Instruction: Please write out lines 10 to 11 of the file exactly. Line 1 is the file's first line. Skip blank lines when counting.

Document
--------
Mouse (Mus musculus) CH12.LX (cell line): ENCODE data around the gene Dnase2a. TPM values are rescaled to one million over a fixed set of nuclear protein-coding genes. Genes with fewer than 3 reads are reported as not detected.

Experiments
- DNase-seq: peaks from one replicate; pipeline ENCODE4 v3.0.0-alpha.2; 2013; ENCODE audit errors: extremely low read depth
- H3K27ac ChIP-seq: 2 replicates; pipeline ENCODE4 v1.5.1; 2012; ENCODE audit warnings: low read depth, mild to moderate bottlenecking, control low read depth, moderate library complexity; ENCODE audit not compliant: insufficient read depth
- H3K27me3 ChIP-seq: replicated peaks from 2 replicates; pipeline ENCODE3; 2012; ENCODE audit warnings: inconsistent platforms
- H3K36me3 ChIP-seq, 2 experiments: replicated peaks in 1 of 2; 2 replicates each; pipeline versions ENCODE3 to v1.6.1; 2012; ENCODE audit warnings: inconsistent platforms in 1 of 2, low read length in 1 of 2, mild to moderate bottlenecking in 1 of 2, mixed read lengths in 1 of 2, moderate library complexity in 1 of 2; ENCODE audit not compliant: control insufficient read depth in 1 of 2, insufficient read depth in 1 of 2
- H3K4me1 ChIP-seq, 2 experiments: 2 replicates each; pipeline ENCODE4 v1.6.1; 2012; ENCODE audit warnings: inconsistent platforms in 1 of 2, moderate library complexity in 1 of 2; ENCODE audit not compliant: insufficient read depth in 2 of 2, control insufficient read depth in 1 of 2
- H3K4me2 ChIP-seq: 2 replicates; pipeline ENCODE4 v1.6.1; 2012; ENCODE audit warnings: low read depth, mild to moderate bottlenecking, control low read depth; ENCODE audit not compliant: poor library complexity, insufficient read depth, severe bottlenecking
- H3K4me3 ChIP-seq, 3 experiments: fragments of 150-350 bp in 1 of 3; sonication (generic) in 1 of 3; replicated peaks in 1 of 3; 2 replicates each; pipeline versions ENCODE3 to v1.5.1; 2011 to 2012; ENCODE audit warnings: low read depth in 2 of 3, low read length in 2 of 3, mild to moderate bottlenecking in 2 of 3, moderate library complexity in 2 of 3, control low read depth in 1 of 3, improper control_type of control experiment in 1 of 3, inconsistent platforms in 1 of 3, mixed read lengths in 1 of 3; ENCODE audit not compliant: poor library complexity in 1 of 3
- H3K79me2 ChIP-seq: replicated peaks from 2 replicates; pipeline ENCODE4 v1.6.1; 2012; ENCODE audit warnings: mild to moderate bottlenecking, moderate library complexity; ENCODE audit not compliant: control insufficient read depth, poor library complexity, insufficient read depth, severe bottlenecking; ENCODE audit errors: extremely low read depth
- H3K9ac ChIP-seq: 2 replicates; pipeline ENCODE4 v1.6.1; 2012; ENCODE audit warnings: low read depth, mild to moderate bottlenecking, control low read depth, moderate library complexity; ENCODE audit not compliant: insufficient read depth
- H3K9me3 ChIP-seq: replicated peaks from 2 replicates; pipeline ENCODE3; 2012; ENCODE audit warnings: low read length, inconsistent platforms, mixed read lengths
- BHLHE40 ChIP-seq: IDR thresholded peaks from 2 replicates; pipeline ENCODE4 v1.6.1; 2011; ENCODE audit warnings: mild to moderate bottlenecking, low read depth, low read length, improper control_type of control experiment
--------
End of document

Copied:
- H3K79me2 ChIP-seq: replicated peaks from 2 replicates; pipeline ENCODE4 v1.6.1; 2012; ENCODE audit warnings: mild to moderate bottlenecking, moderate library complexity; ENCODE audit not compliant: control insufficient read depth, poor library complexity, insufficient read depth, severe bottlenecking; ENCODE audit errors: extremely low read depth
- H3K9ac ChIP-seq: 2 replicates; pipeline ENCODE4 v1.6.1; 2012; ENCODE audit warnings: low read depth, mild to moderate bottlenecking, control low read depth, moderate library complexity; ENCODE audit not compliant: insufficient read depth